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The Need to Orchestrate New Identity Policies in the Cloud



The Need to Orchestrate New Identity Policies in the Cloud

Cloud computing has played a pivotal role in navigating the digital transformation journey of businesses across the globe. 

However, the current multi-cloud and hybrid cloud management processes have created new challenges and hurdles for businesses leveraging the cloud. Whether it’s the absence of a defined interoperability standard or identity management for multi-cloud and hybrid cloud, many areas need reengineering to ensure seamless connectivity between cloud and on-premise identity systems. 

Also, when we talk about the predefined standards and policies, businesses can achieve greater flexibility and user experience as they’re assured that different hardware, software, and apps work in symphony. 

But, new standards have recently emerged in the identity and access management space that ensure smooth authentication and authorization across multiple clouds and applications. Nevertheless, there’s still scope for improvement through new identity policies. 

Let’s dig deeper into this and understand why there’s an immediate need for new identity policies in the cloud computing landscape. 

Why Won’t Conventional Identity Policies and Standards Work in 2022 and Beyond?

Artificial Intelligence On Premises vs Cloud

The entire internet is built on specific standards and protocols that allow us to access and interact with global content. Moreover, various encryption standards and data privacy policies have also accelerated the growth of secure information transfer, storage, and management. 

However, conventional identity policies are impotent regarding distributed authorization since cross-platform applications and cloud deployments require robust information security.  Hence, cloud security standards, including OpenID Connect and Cross-Domain Identity Management, help solve the issues and challenges of federated single sign-on (SSO) during cross-platform communications. 

Apart from this, cybercriminals are always hunting for new ways to sneak into a network, and they’re now targetting cloud deployments since most businesses now leverage the cloud. And the early standards, including security assertion markup language (SAML), aren’t robust enough to enable identity providers to authenticate and share authentication data between different platforms. 

Several new standards have emerged in the identity management landscape that helps organizations deal with the challenges of distributed authentication and authorization. 

OpenID Connect and System for Cross-Domain Identity Management helps seamlessly transfer authentication and authorization data between various applications and platforms with minimum risks of data breaches and thefts.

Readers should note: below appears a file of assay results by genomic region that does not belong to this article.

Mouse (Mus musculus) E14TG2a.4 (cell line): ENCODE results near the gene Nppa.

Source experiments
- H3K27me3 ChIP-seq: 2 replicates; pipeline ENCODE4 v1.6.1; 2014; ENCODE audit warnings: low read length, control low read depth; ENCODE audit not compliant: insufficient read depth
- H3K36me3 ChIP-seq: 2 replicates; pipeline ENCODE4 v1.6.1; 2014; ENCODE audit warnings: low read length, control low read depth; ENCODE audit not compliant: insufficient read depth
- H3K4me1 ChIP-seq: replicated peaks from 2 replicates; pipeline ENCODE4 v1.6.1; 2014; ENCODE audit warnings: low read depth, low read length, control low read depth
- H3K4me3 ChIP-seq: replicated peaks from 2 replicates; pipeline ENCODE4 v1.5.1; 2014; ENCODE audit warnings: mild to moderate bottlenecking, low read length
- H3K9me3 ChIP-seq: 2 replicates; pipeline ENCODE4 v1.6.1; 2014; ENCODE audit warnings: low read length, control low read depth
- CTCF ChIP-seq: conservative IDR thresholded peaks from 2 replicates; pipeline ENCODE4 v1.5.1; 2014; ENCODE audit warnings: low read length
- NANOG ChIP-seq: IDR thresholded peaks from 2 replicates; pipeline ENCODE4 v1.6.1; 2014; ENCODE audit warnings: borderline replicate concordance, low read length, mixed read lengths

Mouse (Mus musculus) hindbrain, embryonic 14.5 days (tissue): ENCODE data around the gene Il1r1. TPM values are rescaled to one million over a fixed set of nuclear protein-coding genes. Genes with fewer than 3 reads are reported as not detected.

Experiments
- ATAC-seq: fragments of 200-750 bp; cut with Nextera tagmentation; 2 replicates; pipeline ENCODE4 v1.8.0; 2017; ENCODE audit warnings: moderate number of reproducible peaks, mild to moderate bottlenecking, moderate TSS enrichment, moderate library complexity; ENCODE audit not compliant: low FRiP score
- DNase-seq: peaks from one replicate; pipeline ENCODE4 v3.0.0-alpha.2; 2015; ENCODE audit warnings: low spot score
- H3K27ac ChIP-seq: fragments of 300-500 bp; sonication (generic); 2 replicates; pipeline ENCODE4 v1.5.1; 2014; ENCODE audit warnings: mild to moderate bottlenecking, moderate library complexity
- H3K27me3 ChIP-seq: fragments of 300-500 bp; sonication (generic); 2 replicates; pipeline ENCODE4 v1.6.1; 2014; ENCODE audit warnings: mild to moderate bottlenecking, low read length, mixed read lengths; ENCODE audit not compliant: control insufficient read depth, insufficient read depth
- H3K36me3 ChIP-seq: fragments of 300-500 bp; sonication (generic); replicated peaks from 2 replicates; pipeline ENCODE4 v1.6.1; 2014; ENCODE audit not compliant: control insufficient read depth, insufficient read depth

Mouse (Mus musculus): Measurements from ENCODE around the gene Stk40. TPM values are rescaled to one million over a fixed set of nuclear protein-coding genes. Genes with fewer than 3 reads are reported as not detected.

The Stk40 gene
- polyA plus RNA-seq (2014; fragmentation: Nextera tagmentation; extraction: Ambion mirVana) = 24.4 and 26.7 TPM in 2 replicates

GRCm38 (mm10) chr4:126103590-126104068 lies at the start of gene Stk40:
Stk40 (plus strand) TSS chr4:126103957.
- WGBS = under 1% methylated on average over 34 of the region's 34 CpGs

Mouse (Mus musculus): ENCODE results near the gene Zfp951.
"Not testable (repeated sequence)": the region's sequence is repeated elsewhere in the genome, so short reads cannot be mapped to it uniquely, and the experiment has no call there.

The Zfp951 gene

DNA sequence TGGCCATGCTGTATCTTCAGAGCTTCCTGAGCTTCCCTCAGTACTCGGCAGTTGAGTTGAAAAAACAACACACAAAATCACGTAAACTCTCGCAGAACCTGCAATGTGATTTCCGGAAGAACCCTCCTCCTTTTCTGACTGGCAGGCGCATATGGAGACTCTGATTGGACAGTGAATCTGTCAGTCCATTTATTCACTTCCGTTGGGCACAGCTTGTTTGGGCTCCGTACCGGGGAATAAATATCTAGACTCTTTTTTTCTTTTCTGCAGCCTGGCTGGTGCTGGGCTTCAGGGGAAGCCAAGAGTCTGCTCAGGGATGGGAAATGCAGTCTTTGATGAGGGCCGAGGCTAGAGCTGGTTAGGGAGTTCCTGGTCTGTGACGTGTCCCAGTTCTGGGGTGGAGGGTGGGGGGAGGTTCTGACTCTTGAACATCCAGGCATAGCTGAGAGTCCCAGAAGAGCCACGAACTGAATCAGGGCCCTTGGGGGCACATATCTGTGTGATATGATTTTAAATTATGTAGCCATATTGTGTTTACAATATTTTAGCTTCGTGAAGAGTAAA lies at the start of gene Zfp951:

Why are New Standards and Cloud Identity Policies Becoming the Need of the Hour?

In a competitive digital business landscape, where the growth of software as a service (SaaS) is encouraging the use of new identity standards and policies, businesses leveraging different clouds need to rethink their security infrastructure. 

Since most organizations rely on a combination of cloud-based and on-premises systems, managing secure access control becomes an uphill battle. Everything in this ever-expanding multi-cloud environment is distributed, and organizations run an endless number of applications on these distributed systems, each with its unique identity. Hence, managing identity security brings new challenges and hurdles. 

Although various cloud service providers are working to address identity orchestration and provisioning, businesses are still surrounded by unaddressed issues. Hence, a new standard and a robust set of data security and privacy policies in the identity landscape is the need of the hour to ensure secure data management on the cloud. 

How to Incorporate Robust Identity Policies in the Cloud? 

5 Cloud Computing Trends That Are Playing A Major Role in 2021 Beyond

  • By leveraging identity management through a reliable solution.

A robust CIAM can help businesses ensure a stringent level of security across multiple cloud platforms. 

A CIAM solution removes any chances of identity theft and identity-related security issues since it incorporates multiple authentication and authorization processes through multi-factor authentication (MFA). 

Apart from this, an identity management solution also provides risk-based authentication (RBA) /adaptive authentication, ensuring the highest security level in high-risk scenarios. 

  • By incorporating data governance and compliances.

When it comes to cloud security, businesses need to understand the importance of data governance. Data governance emphasizes threat detection, prevention, and mitigation. 

Businesses can identify potential threats by incorporating adequate data governance and regulations policies. Apart from this, enterprises leveraging the cloud must comply with various data security and privacy regulations, including the GDPR and the CCPA. With these compliances in place, businesses can ensure they offer maximum protection to their users, and sensitive data isn’t compromised.